As is the case with the nearby Carreg Cennen castle, Dryslwyn sits on a prominent outcrop situated in the middle of a valley. This strategic positioning in the centre of the Towy Valley allowed an uninterrupted view up and down the river allowing the people stationed and living at Dryslwyn to observe and regulate any movement along the river and valley.
Although little of the castle’s superstructure remains, a visit to the site still incites a feeling of awe and allows the observer to get a feel of how the castle guards the flood plane below; as one walks up the path to the summit of the outcrop one gets an immediate feel of the defensive nature of the castle. A walk along to the main entrance of the castle provides a spectacular ambling panorama view first down the valley to the east and as one follows the curve of the path, down the valley to the west.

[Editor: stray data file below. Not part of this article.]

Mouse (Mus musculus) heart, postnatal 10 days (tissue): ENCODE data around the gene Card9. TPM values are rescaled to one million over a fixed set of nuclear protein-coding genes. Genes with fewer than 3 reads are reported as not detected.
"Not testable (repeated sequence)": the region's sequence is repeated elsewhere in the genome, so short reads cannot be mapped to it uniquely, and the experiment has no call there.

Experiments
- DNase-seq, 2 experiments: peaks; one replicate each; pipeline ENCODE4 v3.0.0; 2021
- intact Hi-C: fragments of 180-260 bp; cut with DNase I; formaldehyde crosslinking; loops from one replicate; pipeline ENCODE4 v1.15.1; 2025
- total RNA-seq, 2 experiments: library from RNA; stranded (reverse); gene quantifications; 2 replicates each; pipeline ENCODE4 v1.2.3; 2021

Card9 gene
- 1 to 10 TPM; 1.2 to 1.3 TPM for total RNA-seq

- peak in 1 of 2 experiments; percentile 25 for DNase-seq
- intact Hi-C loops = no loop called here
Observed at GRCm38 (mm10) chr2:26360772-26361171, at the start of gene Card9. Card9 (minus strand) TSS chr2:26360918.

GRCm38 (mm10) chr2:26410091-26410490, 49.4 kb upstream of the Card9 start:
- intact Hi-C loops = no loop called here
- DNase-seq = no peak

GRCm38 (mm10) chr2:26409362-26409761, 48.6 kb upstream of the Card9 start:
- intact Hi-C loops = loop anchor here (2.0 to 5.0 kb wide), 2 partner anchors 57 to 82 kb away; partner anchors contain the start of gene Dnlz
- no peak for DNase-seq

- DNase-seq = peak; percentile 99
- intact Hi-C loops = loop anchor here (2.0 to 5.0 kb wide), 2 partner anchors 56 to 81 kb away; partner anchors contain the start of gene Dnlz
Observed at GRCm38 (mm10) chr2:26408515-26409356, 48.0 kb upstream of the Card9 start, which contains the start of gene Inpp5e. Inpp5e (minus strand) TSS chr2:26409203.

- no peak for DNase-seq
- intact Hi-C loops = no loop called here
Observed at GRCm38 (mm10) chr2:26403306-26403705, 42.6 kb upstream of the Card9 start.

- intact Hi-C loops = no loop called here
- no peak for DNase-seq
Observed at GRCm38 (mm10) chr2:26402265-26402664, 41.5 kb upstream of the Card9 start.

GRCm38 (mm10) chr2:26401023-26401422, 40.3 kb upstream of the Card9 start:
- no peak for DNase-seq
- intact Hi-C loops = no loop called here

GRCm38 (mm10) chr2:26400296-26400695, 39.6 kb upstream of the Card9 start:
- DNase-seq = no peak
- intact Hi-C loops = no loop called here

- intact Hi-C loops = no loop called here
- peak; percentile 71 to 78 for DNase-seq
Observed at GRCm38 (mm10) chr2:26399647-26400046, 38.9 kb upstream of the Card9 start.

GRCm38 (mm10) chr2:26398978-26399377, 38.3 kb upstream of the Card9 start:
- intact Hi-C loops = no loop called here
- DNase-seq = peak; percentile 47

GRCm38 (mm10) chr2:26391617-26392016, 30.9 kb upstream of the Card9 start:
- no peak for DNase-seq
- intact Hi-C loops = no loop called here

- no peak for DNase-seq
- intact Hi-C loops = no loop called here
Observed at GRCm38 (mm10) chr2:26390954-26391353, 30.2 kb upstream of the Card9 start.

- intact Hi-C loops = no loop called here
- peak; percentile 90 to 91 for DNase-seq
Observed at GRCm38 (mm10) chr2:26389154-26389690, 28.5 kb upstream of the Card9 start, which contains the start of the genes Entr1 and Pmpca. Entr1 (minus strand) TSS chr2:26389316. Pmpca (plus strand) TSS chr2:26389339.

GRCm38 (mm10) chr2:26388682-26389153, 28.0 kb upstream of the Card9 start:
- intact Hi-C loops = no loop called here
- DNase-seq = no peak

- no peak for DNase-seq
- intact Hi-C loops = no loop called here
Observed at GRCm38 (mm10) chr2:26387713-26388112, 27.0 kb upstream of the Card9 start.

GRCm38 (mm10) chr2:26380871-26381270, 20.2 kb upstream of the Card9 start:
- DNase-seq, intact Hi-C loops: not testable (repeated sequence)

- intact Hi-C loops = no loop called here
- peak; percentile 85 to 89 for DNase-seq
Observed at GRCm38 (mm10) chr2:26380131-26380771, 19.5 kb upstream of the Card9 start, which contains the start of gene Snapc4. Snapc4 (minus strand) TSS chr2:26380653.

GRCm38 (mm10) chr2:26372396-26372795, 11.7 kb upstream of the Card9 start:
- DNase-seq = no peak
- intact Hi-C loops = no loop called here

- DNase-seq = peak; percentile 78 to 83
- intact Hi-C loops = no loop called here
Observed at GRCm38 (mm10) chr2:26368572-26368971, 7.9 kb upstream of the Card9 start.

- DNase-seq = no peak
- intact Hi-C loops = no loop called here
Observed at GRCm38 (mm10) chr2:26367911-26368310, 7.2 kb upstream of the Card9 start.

My most recent visit to Dryslwyn was after work one afternoon; a grey and slightly gloomy dusky early evening whilst the Towy river below the castle was busy bursting its banks and covering the floodplain with a sheet of water. The view from the castle over the valley was spectacular and it was possible to see that when the river was in flood only those people in the know would have been able to traverse a safe passage through the floodplain, thus defending Dryslwyn Castle to an even greater extent.